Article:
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Charter school raises eyebrows
State law allows independent commission to channel funds from local districts
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Gainesville Superintendent Merrianne Dyer is mindful of a proposed charter school in Forsyth County that is raising concerns from school leaders in neighboring counties.

According to its website, the Global Outreach Academy of Excellence is recruiting students from Dawson, Forsyth, Fulton, Hall and Gwinnett counties.

Dyer said the issue for some school leaders is the Charter Advisory Commission, an independent school authorizing entity which approved Global Outreach.

State law allows this group to approve charter schools rejected by local school boards and transfer funding from school districts to newly appointed charter schools.

"Funding based on FTE (full-time equivalent students) would be pulled from the Forsyth County Schools and directed to the charter school," Dyer said. "They have no voice whether the school is approved, but they do have to give up funding."

Dyer said it will become an issue for Gainesville if funding is diverted from the school system.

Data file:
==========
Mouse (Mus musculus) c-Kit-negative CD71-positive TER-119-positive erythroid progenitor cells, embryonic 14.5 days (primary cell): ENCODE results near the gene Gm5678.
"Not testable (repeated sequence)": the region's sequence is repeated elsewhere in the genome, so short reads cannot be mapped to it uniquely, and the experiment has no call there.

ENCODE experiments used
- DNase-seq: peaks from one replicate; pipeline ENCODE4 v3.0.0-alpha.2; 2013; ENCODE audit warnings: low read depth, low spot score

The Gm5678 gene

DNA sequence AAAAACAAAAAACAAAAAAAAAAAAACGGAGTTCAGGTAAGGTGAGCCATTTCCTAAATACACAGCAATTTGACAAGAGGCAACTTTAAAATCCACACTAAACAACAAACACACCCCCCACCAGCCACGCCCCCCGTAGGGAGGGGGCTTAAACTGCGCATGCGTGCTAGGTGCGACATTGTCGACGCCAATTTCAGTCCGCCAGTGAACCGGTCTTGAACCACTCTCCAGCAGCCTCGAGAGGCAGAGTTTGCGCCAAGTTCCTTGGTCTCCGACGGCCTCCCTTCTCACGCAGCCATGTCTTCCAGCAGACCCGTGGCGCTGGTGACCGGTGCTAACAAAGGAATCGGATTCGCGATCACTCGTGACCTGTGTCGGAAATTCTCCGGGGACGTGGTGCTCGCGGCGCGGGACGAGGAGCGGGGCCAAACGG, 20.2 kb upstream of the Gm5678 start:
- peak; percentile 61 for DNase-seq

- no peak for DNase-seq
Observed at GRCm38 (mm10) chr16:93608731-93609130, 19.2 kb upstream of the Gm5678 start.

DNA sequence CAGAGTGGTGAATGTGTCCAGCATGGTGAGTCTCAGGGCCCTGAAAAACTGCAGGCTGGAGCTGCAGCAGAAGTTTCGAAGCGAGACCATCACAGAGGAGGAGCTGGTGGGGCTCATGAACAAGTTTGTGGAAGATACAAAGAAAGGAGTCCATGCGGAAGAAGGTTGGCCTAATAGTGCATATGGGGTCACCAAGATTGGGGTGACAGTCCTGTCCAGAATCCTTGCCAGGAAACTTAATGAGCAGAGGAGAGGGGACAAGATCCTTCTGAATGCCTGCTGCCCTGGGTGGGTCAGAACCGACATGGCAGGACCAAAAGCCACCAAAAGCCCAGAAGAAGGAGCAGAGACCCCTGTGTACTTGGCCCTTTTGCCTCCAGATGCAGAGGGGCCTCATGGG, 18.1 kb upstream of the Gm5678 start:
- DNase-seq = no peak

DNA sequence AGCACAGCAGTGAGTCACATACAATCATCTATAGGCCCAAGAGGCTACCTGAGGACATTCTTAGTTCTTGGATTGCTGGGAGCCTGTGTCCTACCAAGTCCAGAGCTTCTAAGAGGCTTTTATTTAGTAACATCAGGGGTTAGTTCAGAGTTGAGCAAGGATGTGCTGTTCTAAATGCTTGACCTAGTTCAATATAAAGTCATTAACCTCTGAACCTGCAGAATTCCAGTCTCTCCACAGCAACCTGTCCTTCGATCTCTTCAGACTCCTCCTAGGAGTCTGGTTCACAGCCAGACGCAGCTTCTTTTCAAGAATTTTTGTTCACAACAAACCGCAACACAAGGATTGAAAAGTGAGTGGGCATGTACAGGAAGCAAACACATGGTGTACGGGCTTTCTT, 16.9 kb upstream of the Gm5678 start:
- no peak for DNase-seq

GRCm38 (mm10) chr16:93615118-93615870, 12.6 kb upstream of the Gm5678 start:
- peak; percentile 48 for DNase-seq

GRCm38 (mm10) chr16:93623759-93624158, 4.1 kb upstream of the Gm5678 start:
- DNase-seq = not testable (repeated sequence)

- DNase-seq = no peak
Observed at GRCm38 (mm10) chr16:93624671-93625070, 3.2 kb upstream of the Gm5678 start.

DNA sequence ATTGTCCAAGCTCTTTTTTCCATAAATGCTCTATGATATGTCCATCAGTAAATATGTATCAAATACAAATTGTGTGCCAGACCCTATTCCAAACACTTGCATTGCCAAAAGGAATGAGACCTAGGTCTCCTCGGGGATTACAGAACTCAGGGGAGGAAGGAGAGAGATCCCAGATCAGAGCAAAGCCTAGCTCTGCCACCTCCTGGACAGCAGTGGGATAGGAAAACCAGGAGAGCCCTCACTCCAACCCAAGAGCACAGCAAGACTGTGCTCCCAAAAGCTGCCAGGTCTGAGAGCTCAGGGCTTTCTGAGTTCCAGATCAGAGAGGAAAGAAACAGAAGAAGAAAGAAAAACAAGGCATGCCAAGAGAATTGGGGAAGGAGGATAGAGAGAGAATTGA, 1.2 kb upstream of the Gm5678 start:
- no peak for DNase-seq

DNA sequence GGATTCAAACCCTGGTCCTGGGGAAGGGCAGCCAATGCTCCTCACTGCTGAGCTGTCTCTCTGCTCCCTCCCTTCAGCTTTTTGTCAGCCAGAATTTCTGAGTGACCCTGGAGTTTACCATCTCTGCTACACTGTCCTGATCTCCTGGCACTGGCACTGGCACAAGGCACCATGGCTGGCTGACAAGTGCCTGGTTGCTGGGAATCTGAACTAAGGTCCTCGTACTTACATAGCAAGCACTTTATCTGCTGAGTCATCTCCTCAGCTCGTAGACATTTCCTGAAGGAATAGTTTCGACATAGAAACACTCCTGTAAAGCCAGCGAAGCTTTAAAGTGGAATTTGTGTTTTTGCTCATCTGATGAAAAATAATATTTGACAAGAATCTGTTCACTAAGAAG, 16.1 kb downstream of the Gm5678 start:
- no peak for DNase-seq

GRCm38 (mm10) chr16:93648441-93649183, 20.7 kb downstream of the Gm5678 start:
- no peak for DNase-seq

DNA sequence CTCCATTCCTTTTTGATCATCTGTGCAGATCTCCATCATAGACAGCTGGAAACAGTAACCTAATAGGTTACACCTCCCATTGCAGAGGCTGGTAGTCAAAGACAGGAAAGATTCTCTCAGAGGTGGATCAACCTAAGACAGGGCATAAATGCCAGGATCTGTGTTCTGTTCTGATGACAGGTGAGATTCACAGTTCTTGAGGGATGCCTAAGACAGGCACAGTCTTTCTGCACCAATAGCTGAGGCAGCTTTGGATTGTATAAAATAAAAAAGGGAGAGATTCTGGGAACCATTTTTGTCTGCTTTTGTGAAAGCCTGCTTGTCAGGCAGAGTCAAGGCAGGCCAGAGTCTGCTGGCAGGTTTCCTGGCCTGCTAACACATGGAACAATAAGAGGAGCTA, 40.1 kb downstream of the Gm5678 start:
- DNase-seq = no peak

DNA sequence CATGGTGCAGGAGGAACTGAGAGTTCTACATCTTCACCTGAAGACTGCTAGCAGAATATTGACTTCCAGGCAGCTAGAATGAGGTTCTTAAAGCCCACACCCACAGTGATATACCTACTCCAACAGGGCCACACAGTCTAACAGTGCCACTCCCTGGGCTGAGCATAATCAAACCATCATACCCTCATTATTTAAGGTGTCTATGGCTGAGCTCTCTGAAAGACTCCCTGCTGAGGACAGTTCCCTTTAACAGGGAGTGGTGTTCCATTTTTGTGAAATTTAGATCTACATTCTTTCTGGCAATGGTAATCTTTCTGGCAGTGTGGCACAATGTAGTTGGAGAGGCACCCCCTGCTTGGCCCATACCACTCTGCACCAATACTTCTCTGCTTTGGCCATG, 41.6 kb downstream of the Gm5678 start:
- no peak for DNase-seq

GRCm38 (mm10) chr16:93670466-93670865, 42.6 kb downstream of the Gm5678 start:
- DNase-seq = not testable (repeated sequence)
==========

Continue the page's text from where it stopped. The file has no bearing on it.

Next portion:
"Our local board would make a decision about where to voice concern and give input," she said.

In Dawson County this week, the Board of Education voted to formally oppose the school's plans. Superintendent Keith Porter explained in a letter to the Georgia Charter Schools Commission that the district felt it could provide the same services and more than were listed in the Global Outreach charter application.

"As long as we can provide these services within our own county, it's difficult to justify funding a school in another county," the letter stated.

Dyer said Gainesville and Hall County charters were approved by the Charter Advisory Committee, a state-level body with members appointed by the lieutenant governor, speaker of the House and chairman of the state Board of Education.

The committee reviews charter petitions for compliance with established standards of the state board and makes recommendations to the state board for charter petitions.

Dyer said ultimately it is the parents' decision where to send their children to school. If there are future impacts from the proposed charter, the district could reach out to parents to see if they could find the right services in the school system, she said.

"Our position is we offer the best services we can for students," Dyer said.

"As a charter system we have schools to offer as well and we may talk with individuals and ask, ‘What are you looking for?' We may have something we can offer them."

Hall County Superintendent Will Schofield could not be reached for comment.

Frank Reddy of the Times regional staff contributed to this story.